I have never encountered a book that was more stylistically “pitch perfect” to not-necessarily-religious-but-I-don’t-know-for-sure college students.
People who have even a passing knowledge of the Theology of the Body as implemented in the United States know Christopher West: he is easily the most prolific popularizer of the audiences. What is different about this text is that he is paying prime attention to the first half of the audiences, the theological anthropology, rather than second half, the morality and sacramentality of marriage (where he has directed most of his work). Fill These Hearts
is a welcome addition and a very appealing interpretation of the Theology of the Body’s anthropology.
The purpose rings clear as a bell throughout: “…the simple and, at the same time, lofty goal of this book is to help us aim our desire according to God’s design so we can safely arrive at our eternal destiny: bliss and ecstasy in union with God and one another forever.” (xv) He calls this “living in 3D” (clever), and takes a page from John Paul II by focusing on the importance of how we interpret what we see. As we walk through life, what do we perceive? It is a highly visual book, replete with pointed reflections on art (pop and classical), movie (somewhat religious and entirely secular), and song (mostly from classic rock radio, but with a traditional hymn or two in there as well).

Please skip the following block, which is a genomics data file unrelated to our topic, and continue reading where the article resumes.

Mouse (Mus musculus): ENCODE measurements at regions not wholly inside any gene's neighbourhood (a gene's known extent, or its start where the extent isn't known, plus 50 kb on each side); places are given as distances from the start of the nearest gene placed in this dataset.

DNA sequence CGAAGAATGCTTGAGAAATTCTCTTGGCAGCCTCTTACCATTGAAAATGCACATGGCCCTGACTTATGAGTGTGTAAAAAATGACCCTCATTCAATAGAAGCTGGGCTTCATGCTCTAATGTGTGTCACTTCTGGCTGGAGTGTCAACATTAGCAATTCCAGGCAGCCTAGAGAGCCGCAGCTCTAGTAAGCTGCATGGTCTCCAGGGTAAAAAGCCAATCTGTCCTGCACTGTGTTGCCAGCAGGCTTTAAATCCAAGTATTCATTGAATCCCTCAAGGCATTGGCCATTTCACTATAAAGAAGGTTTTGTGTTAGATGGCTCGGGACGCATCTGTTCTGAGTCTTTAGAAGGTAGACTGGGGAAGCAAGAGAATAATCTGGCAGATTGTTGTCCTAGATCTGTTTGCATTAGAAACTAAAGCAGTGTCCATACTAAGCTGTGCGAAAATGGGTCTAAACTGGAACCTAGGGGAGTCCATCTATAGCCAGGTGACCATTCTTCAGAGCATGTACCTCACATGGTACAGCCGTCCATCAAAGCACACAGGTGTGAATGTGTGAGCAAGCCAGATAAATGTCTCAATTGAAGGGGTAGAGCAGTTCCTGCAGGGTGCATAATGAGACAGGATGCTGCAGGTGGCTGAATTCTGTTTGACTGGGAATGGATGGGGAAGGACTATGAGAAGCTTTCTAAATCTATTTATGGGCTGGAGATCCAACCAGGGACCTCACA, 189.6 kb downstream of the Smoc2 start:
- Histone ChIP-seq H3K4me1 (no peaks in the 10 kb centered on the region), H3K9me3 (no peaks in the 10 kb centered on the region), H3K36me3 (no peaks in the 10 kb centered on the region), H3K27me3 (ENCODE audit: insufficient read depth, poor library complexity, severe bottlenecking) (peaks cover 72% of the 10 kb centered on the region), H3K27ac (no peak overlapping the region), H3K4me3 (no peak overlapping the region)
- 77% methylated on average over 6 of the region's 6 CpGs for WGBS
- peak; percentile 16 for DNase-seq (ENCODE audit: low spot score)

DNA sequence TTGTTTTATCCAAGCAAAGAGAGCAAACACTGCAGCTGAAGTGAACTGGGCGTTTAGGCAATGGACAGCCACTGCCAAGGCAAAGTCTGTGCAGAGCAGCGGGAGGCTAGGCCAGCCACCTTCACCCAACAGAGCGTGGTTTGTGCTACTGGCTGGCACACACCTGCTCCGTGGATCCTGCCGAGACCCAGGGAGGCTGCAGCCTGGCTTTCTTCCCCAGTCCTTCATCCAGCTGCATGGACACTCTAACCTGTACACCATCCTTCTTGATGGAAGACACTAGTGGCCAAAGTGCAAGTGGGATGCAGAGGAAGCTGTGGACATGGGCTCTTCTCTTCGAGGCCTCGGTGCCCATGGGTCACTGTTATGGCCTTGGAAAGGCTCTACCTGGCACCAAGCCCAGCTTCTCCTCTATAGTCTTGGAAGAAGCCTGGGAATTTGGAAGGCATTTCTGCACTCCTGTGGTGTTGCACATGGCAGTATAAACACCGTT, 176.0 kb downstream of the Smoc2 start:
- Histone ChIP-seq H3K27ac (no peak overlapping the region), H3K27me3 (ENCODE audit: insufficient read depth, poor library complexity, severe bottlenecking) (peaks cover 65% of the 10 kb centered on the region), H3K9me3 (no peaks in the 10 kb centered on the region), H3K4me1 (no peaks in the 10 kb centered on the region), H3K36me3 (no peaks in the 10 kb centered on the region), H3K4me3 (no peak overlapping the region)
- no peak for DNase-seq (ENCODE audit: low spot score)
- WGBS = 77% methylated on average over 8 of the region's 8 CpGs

I’m very sympathetic to this presentation, since his interpretation of the theological anthropology of the audiences bears real similarities to my own (that is, we’re both highlighting certain sections of the audiences): a focus on seeing rightly, a focus on the original sign of the human being, and a focus on desire as the active expression of that sign…often warped by original sin. It’s not an academic text, but it is faithful to both the audiences and the encyclicals of Pope Benedict XVI (who he quotes at some length), and the Communion and Liberation call for the primacy of “encounter.”
In short, my review is: absolutely worth reading as a canny, young adult-oriented introduction to John Paul II’s theological anthropology. As for academics, perhaps this is how you begin to teach to a hostile crowd that doesn’t know any significant theology.
Now for the second half of my posting: things I learned teaching college students through this text.
I teach a general education (aka required for graduation) course in theological anthropology; it is the students’ second course after a scripture requirement. There are quite a few students at my university who are very devout Catholics. After all, we have a minor seminary, and there are other active Catholics as well. But the student population mirrors much of American culture: most of them, Catholic or not, come in “spiritual but maybe not religious. Just not sure about that.”